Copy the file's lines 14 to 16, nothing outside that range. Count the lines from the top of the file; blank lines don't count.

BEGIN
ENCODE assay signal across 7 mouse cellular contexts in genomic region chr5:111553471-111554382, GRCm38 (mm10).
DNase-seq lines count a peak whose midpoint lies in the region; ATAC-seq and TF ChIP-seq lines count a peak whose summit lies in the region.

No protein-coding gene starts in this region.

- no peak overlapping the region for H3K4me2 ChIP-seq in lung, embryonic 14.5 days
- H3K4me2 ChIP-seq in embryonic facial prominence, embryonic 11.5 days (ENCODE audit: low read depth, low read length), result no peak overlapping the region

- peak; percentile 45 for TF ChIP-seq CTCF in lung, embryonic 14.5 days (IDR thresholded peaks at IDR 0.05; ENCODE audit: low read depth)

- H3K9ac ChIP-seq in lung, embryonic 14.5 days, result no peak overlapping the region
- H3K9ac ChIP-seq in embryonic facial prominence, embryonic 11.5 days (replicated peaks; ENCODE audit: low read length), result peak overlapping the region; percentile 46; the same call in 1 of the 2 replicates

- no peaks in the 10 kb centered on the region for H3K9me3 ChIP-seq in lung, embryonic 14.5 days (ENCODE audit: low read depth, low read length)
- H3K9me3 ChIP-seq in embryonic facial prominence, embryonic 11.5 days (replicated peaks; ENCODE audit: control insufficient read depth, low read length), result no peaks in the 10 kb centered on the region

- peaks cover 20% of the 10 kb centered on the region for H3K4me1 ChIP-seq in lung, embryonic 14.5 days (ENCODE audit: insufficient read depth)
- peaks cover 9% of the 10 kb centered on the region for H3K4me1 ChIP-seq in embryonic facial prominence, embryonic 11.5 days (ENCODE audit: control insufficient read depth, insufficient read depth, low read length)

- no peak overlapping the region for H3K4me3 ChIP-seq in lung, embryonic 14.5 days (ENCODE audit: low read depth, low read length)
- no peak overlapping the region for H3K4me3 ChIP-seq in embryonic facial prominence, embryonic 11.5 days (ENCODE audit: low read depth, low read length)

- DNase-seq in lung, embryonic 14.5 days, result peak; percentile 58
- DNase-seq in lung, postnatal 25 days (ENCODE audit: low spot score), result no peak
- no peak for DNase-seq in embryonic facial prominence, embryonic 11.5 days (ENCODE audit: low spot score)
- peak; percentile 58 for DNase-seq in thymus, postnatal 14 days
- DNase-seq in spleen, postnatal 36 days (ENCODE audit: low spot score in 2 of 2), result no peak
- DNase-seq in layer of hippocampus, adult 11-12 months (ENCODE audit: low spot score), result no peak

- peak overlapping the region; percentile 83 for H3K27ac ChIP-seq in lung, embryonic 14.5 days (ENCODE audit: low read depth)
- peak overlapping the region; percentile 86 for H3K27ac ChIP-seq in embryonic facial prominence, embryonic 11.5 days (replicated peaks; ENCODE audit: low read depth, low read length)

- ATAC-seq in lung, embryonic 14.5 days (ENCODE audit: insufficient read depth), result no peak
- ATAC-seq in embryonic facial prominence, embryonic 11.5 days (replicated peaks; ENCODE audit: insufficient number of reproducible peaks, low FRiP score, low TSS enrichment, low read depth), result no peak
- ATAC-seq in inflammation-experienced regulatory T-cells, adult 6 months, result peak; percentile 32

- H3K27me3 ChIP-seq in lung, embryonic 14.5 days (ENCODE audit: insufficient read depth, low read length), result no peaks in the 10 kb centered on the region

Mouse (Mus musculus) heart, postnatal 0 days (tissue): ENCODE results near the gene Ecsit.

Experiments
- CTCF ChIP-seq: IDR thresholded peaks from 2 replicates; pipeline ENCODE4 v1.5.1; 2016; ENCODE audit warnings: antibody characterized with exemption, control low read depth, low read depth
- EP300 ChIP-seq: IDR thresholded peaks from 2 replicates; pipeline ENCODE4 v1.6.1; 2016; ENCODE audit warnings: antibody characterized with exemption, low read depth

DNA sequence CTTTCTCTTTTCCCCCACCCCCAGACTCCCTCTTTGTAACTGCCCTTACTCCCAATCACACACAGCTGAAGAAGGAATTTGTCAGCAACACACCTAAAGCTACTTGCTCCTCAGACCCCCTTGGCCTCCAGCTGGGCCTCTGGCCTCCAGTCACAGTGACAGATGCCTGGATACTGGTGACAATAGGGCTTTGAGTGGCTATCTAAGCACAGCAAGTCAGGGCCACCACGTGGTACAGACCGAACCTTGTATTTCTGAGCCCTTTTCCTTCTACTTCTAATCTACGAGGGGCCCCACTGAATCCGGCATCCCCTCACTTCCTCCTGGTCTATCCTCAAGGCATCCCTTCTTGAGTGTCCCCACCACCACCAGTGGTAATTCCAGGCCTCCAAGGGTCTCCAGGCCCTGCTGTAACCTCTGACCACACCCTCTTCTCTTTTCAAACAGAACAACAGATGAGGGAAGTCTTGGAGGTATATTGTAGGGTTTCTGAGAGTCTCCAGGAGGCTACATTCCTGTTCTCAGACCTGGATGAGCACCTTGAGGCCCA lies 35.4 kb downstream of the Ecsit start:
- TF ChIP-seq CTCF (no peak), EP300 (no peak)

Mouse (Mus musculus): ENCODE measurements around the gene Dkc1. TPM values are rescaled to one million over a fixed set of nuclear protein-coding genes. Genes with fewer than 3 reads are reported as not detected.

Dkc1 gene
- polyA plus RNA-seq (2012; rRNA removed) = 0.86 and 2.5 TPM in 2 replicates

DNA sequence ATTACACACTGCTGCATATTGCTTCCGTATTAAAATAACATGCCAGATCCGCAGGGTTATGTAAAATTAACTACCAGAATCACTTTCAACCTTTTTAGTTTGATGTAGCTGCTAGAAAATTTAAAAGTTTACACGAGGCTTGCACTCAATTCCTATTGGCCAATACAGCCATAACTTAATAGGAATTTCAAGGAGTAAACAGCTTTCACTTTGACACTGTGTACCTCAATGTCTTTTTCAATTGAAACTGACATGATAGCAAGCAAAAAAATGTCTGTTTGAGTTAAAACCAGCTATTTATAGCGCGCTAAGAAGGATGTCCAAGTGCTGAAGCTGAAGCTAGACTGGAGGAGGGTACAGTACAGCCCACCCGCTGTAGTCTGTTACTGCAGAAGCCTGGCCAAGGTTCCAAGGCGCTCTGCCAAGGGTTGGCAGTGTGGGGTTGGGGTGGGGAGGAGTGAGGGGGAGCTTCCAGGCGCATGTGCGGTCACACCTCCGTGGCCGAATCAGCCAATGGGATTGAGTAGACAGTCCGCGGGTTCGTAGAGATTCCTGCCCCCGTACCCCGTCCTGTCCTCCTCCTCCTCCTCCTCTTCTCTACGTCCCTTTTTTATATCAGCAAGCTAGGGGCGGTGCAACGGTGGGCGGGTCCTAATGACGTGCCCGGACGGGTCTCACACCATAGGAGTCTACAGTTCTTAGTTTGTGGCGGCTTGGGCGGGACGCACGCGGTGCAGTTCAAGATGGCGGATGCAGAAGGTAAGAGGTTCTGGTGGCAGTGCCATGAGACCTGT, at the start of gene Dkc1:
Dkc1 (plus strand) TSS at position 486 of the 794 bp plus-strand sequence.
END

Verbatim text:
- no peak overlapping the region for H3K4me3 ChIP-seq in embryonic facial prominence, embryonic 11.5 days (ENCODE audit: low read depth, low read length)

- DNase-seq in lung, embryonic 14.5 days, result peak; percentile 58
- DNase-seq in lung, postnatal 25 days (ENCODE audit: low spot score), result no peak